Foods containing GMOs likely make up a good portion of your diet already, considering more than 90 percent of our corn, soybeans, and sugar beets are genetically modified, according to the Center for Food Safety. But last week, the FDA approved the first genetically engineered animal for human consumption — a salmon that critics are calling "frankenfish," citing health and environmental concerns.
The not terribly appetizing-sounding "AquAdvantage salmon" contain a growth hormone to make them grow twice as fast. The salmon eggs are fertilized in a facility on Prince Edward Island in Canada and then sent to Panama to grow before being sold in the U.S. AquaBounty, which first submitted its application for approval of AquAdvantage salmon to the FDA in the mid-90s, says their salmon poses no health risks and will be produced more sustainably than wild salmon.
Describing its review of genetically engineered fish scientific and exhaustive, the FDA says that genetically engineered salmon is as safe as everyday salmon. "The data demonstrated that the inserted genes remained stable over several generations of fish, that food from the new kind of salmon is safe to eat by humans and animals, that the genetic engineering is safe for the fish, and the salmon meets the sponsor's claim about faster growth," the FDA said in a statement.
Critics worry, however, because little is known about the health and safety testing AquaBounty submitted to the FDA (the FDA doesn't do its own safety testing), such as what the health effects might be for people who eat fish containing growth hormone. And they say we don't know what might happen if genetically altered salmon escapes and the much bigger fish breed with natural salmon. AquaBounty says that the fish are sterile females, so breeding won't be an issue. They insist that AquAdvantage salmon won't be raised near a water source, so the fish won't be able to escape. In addition, their fish will be housed in specially designed buildings that not only prevent escape but also control the water going in and out of the facility, enabling them to recycle 95 percent of the water used.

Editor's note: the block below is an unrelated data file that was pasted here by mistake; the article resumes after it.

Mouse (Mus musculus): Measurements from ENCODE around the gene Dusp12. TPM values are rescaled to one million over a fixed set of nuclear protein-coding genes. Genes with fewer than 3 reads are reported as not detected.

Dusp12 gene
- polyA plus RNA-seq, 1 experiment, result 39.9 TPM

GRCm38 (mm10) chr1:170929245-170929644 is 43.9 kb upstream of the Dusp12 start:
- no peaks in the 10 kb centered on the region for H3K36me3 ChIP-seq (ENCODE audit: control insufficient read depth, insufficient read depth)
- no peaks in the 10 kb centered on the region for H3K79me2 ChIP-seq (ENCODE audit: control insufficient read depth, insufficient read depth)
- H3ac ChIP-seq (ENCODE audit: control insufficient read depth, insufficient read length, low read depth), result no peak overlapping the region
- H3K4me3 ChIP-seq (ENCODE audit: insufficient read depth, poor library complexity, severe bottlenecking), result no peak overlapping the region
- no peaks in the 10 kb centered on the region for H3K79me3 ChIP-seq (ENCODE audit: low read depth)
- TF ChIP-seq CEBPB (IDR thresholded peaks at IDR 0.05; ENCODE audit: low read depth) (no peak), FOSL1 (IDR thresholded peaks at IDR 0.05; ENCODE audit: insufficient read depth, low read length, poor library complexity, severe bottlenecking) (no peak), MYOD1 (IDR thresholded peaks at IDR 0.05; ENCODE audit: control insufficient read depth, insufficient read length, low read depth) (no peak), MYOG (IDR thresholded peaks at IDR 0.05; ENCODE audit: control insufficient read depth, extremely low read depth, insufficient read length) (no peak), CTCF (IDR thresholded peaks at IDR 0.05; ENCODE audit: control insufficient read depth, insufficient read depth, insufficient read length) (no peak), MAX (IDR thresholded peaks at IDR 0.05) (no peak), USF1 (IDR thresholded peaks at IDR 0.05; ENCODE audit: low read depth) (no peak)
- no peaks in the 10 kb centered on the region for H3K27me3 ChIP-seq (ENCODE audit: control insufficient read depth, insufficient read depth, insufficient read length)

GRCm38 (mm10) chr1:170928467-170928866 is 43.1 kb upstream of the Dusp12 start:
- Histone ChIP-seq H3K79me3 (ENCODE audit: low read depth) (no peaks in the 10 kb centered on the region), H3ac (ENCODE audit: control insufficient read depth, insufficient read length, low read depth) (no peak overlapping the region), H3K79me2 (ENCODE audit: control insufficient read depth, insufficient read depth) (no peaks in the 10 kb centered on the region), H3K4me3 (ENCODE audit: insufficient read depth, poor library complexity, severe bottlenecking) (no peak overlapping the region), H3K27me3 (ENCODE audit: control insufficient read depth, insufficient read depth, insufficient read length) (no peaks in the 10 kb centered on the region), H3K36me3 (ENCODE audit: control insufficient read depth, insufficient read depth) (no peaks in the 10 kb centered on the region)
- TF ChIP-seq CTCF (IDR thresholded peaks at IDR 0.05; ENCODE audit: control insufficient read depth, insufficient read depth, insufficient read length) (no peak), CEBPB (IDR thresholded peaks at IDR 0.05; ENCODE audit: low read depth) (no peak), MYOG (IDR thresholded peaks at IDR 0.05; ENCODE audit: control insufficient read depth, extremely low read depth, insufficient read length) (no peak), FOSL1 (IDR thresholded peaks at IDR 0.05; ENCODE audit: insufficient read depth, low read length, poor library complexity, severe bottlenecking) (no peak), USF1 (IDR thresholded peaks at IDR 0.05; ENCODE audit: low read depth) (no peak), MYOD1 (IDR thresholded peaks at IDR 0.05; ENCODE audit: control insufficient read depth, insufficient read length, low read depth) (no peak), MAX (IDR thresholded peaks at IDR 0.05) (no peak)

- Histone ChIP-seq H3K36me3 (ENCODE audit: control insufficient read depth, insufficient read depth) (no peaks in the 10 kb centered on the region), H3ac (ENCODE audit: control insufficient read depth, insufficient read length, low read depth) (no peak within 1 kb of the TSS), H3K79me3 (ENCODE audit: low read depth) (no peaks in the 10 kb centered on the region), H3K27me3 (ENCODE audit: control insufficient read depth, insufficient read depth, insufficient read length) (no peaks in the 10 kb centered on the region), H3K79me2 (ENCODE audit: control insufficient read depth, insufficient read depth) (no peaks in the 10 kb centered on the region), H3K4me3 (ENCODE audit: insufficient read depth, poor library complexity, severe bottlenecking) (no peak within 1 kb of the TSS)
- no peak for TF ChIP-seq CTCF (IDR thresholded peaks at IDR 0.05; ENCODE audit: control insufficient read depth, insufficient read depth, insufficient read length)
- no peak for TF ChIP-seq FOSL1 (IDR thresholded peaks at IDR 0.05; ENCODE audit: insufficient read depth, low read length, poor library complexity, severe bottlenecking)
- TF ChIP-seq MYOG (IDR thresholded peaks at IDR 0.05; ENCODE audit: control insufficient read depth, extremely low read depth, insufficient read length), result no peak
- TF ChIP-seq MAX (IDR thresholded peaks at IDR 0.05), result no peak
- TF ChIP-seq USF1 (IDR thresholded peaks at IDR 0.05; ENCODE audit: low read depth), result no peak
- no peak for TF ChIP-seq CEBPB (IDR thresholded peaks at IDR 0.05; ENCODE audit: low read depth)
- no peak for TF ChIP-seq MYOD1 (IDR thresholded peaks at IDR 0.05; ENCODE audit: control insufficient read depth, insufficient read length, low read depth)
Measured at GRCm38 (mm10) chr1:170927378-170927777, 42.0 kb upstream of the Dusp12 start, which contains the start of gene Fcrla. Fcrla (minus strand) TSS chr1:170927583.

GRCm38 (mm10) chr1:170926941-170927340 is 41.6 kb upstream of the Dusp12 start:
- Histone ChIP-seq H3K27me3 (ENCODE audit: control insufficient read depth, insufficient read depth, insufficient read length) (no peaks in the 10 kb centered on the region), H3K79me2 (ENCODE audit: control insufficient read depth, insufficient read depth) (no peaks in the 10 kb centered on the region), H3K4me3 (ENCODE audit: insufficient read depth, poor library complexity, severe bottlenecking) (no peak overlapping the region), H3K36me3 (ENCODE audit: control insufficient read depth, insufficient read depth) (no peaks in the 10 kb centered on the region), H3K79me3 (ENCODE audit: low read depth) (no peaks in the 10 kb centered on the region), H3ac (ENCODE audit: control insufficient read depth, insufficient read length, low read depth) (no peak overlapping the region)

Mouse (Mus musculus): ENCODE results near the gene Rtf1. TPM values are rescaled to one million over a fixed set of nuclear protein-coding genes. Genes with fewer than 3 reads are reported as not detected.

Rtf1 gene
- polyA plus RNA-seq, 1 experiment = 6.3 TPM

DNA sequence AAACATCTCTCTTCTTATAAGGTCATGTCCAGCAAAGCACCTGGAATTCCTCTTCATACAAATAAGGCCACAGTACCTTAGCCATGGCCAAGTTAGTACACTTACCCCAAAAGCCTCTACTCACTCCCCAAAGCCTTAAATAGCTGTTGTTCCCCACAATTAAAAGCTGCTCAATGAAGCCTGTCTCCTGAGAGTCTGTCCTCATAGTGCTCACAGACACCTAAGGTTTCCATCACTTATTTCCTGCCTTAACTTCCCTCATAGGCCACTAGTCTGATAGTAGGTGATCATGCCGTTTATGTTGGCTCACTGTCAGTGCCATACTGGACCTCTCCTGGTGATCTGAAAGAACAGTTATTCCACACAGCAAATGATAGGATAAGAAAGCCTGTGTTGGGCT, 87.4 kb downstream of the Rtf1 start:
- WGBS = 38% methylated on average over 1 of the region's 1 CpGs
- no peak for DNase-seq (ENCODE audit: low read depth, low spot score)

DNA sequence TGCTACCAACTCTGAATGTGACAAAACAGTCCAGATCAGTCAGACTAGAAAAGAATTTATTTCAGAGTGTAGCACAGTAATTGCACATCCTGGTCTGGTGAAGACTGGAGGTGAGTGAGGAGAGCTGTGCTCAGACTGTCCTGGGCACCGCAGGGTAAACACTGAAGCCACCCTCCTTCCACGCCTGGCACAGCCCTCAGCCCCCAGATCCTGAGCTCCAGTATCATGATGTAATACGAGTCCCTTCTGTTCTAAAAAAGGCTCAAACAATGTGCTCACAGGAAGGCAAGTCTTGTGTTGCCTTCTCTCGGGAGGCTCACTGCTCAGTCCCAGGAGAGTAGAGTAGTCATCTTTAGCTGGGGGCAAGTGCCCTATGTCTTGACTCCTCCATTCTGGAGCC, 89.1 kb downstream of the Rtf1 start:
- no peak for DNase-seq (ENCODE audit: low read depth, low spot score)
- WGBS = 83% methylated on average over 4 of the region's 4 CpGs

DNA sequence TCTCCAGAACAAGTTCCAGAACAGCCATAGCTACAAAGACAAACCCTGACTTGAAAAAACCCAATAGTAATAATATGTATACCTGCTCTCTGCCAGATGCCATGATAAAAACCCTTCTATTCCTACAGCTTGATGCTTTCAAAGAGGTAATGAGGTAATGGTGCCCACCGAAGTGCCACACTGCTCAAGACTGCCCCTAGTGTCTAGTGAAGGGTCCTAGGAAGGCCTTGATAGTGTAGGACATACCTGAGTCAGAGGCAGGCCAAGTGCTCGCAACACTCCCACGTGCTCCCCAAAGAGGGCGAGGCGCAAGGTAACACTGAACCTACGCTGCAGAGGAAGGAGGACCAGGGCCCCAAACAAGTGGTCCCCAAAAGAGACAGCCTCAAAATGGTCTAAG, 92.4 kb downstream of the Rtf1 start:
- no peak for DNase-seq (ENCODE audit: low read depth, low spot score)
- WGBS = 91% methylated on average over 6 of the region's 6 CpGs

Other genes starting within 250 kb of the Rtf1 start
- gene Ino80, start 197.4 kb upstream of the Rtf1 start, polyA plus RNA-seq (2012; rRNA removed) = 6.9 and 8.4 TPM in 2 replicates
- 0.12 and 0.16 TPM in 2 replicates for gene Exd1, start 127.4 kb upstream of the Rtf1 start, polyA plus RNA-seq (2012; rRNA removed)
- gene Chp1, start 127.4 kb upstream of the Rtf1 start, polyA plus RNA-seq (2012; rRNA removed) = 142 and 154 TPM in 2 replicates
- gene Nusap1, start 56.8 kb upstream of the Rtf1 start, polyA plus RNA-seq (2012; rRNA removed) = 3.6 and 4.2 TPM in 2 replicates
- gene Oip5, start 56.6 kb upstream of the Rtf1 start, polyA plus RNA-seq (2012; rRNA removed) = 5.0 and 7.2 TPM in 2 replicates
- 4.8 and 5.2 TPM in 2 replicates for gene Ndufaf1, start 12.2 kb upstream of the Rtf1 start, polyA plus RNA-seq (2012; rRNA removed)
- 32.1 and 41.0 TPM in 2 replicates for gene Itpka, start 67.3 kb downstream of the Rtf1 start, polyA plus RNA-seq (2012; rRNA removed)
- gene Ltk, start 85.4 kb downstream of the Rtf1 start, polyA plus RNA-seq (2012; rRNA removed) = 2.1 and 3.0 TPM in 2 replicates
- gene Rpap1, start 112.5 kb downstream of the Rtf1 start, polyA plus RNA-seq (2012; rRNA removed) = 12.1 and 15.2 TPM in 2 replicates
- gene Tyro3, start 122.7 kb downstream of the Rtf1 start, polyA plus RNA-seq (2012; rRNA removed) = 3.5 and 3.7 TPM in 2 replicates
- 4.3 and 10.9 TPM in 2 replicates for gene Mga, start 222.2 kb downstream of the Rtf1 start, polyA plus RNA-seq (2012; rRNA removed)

The safety of their production process, however, "hinges on whether the facilities in Canada and Panama do a good job in preventing any adverse environmental impact," says Patty Lavella, assistant director of Food & Water Watch, who points out that Panamanian officials fined AquaBounty for violating environmental safety regulations just last year.
If you're thinking you want to err on the safe side and steer clear of genetically altered salmon, you might not have much of a choice in avoiding it — AquaBounty won't be required by the FDA to label the salmon as genetically altered. But you can opt for Wild Caught salmon, which is the healthier alternative to farm caught anyway. In fact, the FDA's approval was based on comparing AquaBounty's product to farmed salmon, not wild salmon, says dietitian Ashley Koff. "The nutritional profile of farmed and wild salmon can be varied. So to say [engineered] salmon is nutritionally the same because they can be fed supplemental nutrients to get the same profile as another farmed salmon is misleading."
She adds that the long-term human impact of eating GE salmon is unknown. "The question will be if their proteins and fats — altered to grow at a unnaturally rapid pace and to be larger will have negative impact on human hormones, resulting in inflammation and cellular growth such as tumors or fat cells," she says.
Alaska senators have already introduced a bill that would require genetically altered salmon to be labeled as such, and the general public can submit a comment to the FDA regarding labeling the fish now.
What We Know About Genetically Engineered Salmon: A Cheat Sheet
- The FDA finds AquaBounty's genetically engineered fish as safe as everyday salmon.
- By everyday, they mean other farmed salmon.
- Environmental impacts of the fish in the wild, if it were to escape, are a big unknown.
- Wild salmon is still the healthier choice.
- The FDA is now taking comments on their approval.